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Grandmaster David Norwood delves into the philosophy of resignation.

I have always been deeply puzzled by players' willingness to lay down their kings and concede defeat. Of course, if you are a queen down against the world champion, it might be impertinent to continue, but I have seen players resign games that were far from hopeless. One must always remember the one truism in chess: 'Nobody ever improved his position by resigning'. Which brings us naturally to The Art of the Swindle . . .

White: Mike Ebeling

Black: David Norwood

Oakham School Junior International 1984

1. e4 g6 2. d4 Bg7 3. Nc3 d6 4. h3 Nf6 5. Be3 c6 6. a4 0-0 7. Nge2 Nbd7 8. g4 e5 9. Bg2 Re8 10. 0-0 b6 11. d5 cxd5 12. exd5 Bb7 13. Ng3 Nc5

This was my first international tournament and it showed in my opening. White rapidly achieves a formidable bind.

14. g5 Nfd7 15. b4 Na6 16. Nge4]

The weakness of d6 becomes apparent, forcing me to make an ugly move.

16 . . . Bf8 17. Nb5 Qb8 18. c3 Rd8 19. Qd2 (See diagram)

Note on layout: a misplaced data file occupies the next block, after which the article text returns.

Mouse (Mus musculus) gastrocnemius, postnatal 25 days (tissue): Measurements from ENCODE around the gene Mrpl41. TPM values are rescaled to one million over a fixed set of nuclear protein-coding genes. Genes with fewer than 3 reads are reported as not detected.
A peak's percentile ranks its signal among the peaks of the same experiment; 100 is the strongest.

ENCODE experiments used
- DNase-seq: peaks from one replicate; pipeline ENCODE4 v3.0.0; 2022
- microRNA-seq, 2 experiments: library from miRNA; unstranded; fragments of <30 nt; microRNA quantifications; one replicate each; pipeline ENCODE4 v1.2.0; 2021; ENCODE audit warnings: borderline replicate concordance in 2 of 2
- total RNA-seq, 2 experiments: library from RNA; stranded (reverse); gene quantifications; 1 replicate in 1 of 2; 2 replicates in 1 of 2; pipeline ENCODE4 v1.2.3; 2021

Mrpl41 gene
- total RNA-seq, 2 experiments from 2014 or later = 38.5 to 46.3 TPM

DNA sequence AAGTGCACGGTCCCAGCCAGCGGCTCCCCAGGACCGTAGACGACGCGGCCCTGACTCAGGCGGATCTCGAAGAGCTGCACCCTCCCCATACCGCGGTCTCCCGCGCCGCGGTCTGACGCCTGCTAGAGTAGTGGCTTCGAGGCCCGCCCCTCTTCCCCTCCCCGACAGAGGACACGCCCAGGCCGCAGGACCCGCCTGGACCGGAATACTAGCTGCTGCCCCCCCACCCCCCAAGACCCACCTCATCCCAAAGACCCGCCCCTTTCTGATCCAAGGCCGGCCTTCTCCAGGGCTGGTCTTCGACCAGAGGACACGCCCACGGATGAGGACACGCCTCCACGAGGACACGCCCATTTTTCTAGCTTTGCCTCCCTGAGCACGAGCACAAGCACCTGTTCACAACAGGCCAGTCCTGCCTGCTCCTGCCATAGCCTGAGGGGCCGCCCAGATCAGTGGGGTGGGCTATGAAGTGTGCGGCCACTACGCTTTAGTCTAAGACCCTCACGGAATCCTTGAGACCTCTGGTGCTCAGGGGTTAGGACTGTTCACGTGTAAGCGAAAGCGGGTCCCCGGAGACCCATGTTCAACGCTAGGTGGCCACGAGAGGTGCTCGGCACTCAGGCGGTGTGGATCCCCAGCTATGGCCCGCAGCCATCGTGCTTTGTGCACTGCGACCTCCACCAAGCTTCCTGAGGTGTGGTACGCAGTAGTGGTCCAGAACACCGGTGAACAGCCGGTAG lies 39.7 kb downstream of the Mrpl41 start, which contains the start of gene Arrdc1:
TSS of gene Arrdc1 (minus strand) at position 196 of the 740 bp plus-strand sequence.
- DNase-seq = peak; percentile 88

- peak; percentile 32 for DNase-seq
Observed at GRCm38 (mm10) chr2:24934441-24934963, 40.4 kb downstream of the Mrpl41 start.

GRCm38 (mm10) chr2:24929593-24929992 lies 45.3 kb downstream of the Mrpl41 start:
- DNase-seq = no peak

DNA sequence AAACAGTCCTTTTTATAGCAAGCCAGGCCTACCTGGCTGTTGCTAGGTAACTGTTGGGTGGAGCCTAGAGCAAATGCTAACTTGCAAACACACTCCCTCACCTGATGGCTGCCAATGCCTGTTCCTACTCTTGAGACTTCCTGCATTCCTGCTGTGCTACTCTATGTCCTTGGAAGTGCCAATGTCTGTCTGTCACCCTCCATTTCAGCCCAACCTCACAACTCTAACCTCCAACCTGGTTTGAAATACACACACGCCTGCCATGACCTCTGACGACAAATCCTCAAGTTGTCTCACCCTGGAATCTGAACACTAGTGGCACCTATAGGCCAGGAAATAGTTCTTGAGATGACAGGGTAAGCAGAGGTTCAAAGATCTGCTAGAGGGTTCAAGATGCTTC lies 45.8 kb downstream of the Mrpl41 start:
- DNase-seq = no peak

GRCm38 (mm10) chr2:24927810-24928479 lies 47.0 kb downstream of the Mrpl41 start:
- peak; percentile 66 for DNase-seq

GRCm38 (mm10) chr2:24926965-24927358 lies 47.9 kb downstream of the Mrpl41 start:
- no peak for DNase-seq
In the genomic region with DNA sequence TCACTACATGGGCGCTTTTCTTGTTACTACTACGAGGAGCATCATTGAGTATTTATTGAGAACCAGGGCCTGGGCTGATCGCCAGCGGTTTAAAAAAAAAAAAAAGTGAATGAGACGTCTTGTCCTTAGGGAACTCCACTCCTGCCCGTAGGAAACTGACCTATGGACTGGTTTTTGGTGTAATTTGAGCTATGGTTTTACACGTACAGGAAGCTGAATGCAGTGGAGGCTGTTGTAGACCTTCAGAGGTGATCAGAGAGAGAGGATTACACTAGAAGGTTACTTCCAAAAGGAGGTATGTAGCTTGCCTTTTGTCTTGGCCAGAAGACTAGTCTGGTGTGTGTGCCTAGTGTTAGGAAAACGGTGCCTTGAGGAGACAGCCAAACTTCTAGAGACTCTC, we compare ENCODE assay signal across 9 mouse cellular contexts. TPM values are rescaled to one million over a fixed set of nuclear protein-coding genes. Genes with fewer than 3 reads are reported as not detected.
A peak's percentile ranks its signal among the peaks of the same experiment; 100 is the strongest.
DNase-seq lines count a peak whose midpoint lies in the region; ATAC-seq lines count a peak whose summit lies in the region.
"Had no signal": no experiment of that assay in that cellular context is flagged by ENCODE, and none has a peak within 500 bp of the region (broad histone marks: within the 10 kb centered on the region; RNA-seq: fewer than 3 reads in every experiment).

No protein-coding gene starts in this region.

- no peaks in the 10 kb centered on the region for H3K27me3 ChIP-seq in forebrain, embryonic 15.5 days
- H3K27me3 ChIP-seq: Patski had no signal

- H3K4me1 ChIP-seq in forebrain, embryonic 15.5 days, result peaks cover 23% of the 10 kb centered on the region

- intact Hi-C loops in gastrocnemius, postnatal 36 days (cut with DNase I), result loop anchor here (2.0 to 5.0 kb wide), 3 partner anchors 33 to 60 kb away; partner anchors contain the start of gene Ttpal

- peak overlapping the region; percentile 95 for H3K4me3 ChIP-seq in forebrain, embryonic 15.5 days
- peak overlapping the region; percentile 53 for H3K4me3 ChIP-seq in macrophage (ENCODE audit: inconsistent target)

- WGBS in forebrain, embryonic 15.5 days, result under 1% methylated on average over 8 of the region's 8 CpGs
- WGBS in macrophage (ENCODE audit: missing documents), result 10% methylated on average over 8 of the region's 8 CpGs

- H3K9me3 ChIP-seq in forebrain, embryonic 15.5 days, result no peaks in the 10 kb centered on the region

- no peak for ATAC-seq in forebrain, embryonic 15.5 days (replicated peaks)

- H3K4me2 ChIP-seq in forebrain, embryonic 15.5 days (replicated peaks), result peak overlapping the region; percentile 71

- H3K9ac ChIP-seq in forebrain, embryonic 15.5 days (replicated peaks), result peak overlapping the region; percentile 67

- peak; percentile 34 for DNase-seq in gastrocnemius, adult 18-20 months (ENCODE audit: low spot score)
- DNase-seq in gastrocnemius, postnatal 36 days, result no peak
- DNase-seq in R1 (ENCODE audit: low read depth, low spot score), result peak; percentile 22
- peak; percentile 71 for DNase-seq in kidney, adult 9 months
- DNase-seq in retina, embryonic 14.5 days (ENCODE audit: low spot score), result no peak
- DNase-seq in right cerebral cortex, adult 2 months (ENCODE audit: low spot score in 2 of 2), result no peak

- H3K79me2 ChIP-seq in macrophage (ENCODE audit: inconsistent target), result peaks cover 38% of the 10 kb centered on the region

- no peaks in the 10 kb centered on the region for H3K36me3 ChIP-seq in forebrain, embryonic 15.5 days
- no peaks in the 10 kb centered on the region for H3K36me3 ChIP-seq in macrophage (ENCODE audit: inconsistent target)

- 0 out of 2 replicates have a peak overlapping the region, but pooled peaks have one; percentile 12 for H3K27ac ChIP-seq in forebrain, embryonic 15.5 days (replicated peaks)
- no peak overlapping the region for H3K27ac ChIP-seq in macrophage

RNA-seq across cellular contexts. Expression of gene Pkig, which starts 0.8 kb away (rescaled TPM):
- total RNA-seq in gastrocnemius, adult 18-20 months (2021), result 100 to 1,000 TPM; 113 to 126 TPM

Black is positionally dead; any constructive move leads to loss of material. Some players would already be fingering their kings with a view to surrender, but no matter how much I hated my position, I hated losing more.

19 . . . Nc7]

Giving up material for activity is always the best bet in such positions. The alternative is to shuffle the bishop between c8 and b7, waiting for death.

20. Nexd6 Nxb5 21. Nxb7 Qxb7 22. axb5 Rac8

Black is a clear pawn down, but there is hope in the weakness of White's king position.

23. Rfc1 Rc4]

An awkward move, threatening to harass the king from h4.

24. Qa2 Qc8 25. Qb3?

The psychological factor works in my favour: after having such a fantastic position, White expects to be winning easily. In fact, he should play 25. Qxa7 Rxc3 26. Rxc3 Qxc3 when Black has good drawing chances.

25 . . . e4]

Suddenly my pieces start to look dangerous, with the knight eyeing e5 and f3.

26. Bd4 Re8 27. Bf1 Rc7 28. c4 Ne5 29. Bxe5 Rxe5 30. Qg3 Bd6

White's extra pawn is of little use as his position falls apart.

31. h4 Rxd5 32. Qh3 Rf5 33. Re1 Rxc4] 34. Bxc4 Rxg5+ 35. hxg5 Qxh3 36. Ra2 e3]

This last tactic rounds things off neatly.

37. Rxe3 Qg4+ 38. Kh1 Qxc4 39. Rxa7 Qf1 mate.